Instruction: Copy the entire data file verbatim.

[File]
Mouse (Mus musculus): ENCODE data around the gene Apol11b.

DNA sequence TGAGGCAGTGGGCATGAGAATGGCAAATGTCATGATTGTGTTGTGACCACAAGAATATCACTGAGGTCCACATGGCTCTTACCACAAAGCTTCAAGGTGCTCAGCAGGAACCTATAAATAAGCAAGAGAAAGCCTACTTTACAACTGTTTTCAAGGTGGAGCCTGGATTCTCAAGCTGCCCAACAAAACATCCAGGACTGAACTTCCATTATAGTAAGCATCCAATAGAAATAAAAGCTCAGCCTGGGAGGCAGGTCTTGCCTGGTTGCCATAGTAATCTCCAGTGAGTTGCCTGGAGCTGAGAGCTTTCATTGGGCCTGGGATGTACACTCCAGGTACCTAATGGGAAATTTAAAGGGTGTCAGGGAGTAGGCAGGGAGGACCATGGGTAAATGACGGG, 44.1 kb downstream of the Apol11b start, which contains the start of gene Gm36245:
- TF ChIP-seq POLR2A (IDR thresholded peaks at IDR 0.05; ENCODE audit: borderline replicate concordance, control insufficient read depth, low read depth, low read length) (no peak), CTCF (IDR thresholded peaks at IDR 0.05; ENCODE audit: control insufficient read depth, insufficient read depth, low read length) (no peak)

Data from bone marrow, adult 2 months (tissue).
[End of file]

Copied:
Mouse (Mus musculus): ENCODE data around the gene Apol11b.

DNA sequence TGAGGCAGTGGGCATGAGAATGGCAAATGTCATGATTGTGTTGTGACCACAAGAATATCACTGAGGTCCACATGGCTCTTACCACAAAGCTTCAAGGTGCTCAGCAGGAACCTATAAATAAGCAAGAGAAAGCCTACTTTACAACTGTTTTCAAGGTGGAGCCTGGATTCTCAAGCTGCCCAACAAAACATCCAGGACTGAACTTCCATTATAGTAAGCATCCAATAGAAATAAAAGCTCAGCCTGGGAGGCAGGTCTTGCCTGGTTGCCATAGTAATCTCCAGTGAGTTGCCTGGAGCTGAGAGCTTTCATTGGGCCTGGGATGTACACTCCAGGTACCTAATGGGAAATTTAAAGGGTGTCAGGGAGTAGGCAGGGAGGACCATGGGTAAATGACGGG, 44.1 kb downstream of the Apol11b start, which contains the start of gene Gm36245:
- TF ChIP-seq POLR2A (IDR thresholded peaks at IDR 0.05; ENCODE audit: borderline replicate concordance, control insufficient read depth, low read depth, low read length) (no peak), CTCF (IDR thresholded peaks at IDR 0.05; ENCODE audit: control insufficient read depth, insufficient read depth, low read length) (no peak)

Data from bone marrow, adult 2 months (tissue).